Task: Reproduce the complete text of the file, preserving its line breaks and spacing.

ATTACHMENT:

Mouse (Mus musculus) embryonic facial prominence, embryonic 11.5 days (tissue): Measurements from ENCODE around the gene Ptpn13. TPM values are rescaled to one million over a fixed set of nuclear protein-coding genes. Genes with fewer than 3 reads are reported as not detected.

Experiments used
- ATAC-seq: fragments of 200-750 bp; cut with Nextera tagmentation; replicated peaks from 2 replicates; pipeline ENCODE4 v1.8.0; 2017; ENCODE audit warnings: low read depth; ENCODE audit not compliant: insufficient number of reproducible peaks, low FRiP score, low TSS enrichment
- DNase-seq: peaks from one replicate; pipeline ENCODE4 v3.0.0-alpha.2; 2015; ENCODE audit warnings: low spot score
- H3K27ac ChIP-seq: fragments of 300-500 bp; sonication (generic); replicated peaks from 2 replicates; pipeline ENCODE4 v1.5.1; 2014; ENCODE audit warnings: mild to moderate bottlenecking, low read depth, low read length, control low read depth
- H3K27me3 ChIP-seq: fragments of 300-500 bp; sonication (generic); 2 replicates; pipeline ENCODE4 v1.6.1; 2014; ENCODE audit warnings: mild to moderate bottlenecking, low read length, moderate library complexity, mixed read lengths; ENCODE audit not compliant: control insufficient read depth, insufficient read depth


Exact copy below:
Mouse (Mus musculus) embryonic facial prominence, embryonic 11.5 days (tissue): Measurements from ENCODE around the gene Ptpn13. TPM values are rescaled to one million over a fixed set of nuclear protein-coding genes. Genes with fewer than 3 reads are reported as not detected.

Experiments used
- ATAC-seq: fragments of 200-750 bp; cut with Nextera tagmentation; replicated peaks from 2 replicates; pipeline ENCODE4 v1.8.0; 2017; ENCODE audit warnings: low read depth; ENCODE audit not compliant: insufficient number of reproducible peaks, low FRiP score, low TSS enrichment
- DNase-seq: peaks from one replicate; pipeline ENCODE4 v3.0.0-alpha.2; 2015; ENCODE audit warnings: low spot score
- H3K27ac ChIP-seq: fragments of 300-500 bp; sonication (generic); replicated peaks from 2 replicates; pipeline ENCODE4 v1.5.1; 2014; ENCODE audit warnings: mild to moderate bottlenecking, low read depth, low read length, control low read depth
- H3K27me3 ChIP-seq: fragments of 300-500 bp; sonication (generic); 2 replicates; pipeline ENCODE4 v1.6.1; 2014; ENCODE audit warnings: mild to moderate bottlenecking, low read length, moderate library complexity, mixed read lengths; ENCODE audit not compliant: control insufficient read depth, insufficient read depth